Second, blogs and news sites are often quoted by other blogs and news sites. This increases the exposure for your site and will likely bring you more traffic.

Third, constantly-updated content increases your search engine visibility. This makes it easier for people actively looking for information related to your organization to find your site.

Social Media Case Studies

Lumina Foundation

Lumina Foundation

Sometimes, the best way to understand the potential of social media and Web. 2.0 is by seeing how other nonprofits and foundations have used them.

I’ve collected some examples here to inspire you. I’ll keep adding to this list as I find other good examples. If you have an organization you’d like me to include, please leave a comment here.

Women’s Foundation of California: YouTube, Facebook, MySpace

Robert Wood Johnson Foundation: YouTube, Twitter, 2 blogs

Knight Foundation: Facebook, Twitter, flickr, video, vlogs

MacArthur Foundation: Second Life

The Daniels Fund: Facebook

The Case Foundation: Facebook, email, Web sites

Lumina Foundation: Camino a la Universidad

Goodwill, Washington D.C.: Blog, online store through EBAY and online auction

American Red Cross: YouTube, Facebook, Twitter, LinkedIn, flickr, blogs

National Wildlife Federation: Facebook, MySpace, Twitter, LinkedIn, flickr

The Humane Society: MySpace, Facebook, YouTube, flickr

American Cancer Society: New online community, SharingHope.TV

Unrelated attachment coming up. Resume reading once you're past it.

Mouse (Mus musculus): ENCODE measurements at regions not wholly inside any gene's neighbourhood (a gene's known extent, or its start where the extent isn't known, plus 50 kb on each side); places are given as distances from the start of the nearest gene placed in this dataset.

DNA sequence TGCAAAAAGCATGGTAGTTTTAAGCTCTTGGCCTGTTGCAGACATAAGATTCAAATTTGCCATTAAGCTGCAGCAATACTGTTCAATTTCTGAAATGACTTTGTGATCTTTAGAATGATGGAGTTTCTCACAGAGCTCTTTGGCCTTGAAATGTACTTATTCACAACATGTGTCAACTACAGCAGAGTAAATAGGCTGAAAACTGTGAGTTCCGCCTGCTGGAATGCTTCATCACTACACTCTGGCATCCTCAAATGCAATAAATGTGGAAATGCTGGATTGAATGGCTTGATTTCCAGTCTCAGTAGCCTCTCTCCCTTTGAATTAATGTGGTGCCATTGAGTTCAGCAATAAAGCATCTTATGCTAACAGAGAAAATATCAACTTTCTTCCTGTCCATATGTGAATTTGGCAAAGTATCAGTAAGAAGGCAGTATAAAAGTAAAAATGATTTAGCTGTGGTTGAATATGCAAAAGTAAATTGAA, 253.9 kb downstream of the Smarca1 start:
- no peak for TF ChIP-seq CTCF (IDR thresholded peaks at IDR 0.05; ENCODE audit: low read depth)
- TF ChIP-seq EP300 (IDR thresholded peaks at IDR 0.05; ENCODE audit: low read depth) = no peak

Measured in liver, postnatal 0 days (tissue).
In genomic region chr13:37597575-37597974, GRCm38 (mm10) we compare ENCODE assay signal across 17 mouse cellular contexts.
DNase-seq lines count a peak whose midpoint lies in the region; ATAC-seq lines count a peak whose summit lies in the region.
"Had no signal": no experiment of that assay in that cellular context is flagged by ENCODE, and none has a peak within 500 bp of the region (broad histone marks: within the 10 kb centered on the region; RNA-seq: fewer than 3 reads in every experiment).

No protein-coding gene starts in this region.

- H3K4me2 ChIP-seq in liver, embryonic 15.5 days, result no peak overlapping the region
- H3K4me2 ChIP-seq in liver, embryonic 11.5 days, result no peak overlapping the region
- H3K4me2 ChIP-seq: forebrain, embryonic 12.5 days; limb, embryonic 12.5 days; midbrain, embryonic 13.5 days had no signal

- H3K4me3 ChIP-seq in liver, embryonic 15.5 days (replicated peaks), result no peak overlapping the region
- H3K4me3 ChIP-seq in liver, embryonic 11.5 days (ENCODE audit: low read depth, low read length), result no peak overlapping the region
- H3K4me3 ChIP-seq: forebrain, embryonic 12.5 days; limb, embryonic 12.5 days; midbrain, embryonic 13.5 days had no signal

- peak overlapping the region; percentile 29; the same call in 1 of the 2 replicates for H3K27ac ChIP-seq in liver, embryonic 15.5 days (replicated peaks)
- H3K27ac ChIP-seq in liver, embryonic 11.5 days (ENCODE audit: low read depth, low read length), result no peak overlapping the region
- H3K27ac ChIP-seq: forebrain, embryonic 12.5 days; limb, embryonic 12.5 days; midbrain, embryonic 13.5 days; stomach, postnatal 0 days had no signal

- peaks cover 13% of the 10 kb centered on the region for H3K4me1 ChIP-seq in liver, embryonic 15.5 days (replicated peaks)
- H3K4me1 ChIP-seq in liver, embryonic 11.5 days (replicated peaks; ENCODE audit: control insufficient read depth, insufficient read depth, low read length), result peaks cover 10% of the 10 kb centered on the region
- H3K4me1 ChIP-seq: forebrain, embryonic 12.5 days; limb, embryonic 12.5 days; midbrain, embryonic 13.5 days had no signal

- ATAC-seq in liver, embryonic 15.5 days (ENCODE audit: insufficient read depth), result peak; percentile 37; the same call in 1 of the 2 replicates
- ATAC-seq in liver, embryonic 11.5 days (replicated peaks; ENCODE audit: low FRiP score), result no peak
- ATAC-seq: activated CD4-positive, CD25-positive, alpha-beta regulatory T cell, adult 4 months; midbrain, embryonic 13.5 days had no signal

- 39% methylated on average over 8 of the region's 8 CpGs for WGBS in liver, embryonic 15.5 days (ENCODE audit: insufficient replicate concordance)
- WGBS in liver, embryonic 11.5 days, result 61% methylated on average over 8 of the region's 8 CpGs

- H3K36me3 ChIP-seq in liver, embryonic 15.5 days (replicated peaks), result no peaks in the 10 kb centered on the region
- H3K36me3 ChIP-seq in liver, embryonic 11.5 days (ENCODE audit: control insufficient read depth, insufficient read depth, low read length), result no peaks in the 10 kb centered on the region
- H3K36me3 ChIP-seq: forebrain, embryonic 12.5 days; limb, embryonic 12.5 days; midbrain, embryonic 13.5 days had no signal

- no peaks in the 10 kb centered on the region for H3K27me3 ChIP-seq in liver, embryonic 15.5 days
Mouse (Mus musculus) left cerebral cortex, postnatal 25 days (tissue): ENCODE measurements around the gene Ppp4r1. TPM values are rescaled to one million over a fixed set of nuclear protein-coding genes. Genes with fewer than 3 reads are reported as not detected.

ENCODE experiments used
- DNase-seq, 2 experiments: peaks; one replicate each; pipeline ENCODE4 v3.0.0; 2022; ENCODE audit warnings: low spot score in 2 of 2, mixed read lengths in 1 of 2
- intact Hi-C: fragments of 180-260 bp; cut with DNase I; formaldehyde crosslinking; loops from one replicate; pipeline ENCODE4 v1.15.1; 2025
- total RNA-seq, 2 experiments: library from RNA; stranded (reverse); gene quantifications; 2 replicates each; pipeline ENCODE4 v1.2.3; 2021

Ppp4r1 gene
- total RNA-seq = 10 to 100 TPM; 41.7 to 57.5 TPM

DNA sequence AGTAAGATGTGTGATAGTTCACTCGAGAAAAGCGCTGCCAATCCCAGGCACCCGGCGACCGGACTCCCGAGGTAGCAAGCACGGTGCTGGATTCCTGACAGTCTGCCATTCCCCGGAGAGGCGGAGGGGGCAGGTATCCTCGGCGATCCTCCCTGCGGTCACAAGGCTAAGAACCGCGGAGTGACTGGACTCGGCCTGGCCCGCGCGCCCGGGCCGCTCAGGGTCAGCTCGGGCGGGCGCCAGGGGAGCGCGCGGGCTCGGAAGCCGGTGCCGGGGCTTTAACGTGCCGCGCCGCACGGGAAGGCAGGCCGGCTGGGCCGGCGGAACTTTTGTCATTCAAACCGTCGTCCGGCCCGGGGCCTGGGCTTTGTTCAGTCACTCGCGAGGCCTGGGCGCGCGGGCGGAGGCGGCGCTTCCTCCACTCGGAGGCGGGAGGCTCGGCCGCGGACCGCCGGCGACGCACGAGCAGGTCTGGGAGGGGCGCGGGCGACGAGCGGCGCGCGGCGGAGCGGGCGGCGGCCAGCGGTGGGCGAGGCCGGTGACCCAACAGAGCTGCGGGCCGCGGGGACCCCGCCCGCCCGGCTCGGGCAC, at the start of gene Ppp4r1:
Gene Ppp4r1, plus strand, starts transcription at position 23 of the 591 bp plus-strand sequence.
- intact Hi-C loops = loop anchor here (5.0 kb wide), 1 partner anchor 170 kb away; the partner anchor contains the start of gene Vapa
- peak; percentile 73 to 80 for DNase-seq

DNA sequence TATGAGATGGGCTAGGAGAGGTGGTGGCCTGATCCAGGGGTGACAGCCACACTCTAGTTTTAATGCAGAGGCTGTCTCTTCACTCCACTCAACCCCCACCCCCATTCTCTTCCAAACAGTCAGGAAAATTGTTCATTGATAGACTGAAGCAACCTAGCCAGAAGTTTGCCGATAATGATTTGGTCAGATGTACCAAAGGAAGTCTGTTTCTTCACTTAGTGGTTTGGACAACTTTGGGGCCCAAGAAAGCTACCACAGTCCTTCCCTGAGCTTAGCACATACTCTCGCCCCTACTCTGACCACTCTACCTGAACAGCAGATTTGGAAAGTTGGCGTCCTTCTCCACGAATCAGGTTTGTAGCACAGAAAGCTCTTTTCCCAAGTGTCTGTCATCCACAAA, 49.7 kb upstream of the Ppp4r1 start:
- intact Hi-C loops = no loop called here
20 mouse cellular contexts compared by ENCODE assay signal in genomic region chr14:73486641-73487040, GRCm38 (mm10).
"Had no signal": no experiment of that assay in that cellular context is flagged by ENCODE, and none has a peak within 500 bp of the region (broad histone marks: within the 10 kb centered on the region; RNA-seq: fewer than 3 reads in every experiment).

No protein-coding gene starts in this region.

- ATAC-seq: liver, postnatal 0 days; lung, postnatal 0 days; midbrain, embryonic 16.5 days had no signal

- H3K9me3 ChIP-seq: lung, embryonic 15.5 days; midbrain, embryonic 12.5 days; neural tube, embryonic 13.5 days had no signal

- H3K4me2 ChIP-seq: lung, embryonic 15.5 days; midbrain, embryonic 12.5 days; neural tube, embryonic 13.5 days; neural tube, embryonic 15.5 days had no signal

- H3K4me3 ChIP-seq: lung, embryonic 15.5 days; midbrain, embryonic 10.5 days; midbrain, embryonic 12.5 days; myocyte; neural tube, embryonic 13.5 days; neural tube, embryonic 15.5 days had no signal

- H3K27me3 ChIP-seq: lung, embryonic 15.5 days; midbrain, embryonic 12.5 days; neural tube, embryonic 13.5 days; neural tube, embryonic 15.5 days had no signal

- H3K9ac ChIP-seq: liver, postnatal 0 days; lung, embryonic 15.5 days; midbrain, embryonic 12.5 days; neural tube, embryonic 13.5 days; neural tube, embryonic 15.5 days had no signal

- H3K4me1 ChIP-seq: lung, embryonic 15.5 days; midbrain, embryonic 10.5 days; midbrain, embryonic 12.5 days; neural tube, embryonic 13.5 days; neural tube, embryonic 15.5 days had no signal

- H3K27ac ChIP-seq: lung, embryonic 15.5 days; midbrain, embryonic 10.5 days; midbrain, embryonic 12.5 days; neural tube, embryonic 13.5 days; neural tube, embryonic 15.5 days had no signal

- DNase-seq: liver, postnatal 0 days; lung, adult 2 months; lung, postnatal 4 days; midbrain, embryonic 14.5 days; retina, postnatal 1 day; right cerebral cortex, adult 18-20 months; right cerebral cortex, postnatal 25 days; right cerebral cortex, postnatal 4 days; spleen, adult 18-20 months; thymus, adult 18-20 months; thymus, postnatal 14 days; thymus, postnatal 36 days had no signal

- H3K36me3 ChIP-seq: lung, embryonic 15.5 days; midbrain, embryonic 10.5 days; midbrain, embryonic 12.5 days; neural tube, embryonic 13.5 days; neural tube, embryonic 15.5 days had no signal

Meals on Wheels: Blogs, YouTube, Twitter

Amnesty International: Coordinated social media campaign

Wittenberg University: Witt Nation publicity campaign, YouTube, Twitter, Ning

Spring Arbor University: Branding/recruitment, a Web site for student and faculty bloggers to talk about life on campus

Rhode Island School of Design: President  John Maeda is an exceptional Tweeter.

Brooklyn Museum: Crowd-curated exhibition

Indianapolis Msueum of Art: YouTube, iTunes, flickr, blog

Safe Place and Rape Crisis Center: MySpace

Witness: Video and other online technologies

United Nations World Food programme: Videos, vlogs, Wall of Hunger fundraising

Save Darfur Coalition: Facebook. Twitter, blogs

Charity: Water: Twitter (2009 Twestival)

Save the Arts in Ottawa: YouTube

e-Democracy.org: Neighborhood online forums

South Mountain Community College: Ning

Bioneers: Ning

Dorothy A. Johnson Center for Philanthropy and Nonprofit Leadership: Wiki for conference planning

Alzheimer Society of Ontario: Wiki to replace one-way intranet

http://impactmax.wordpress.com/social-media-case-studies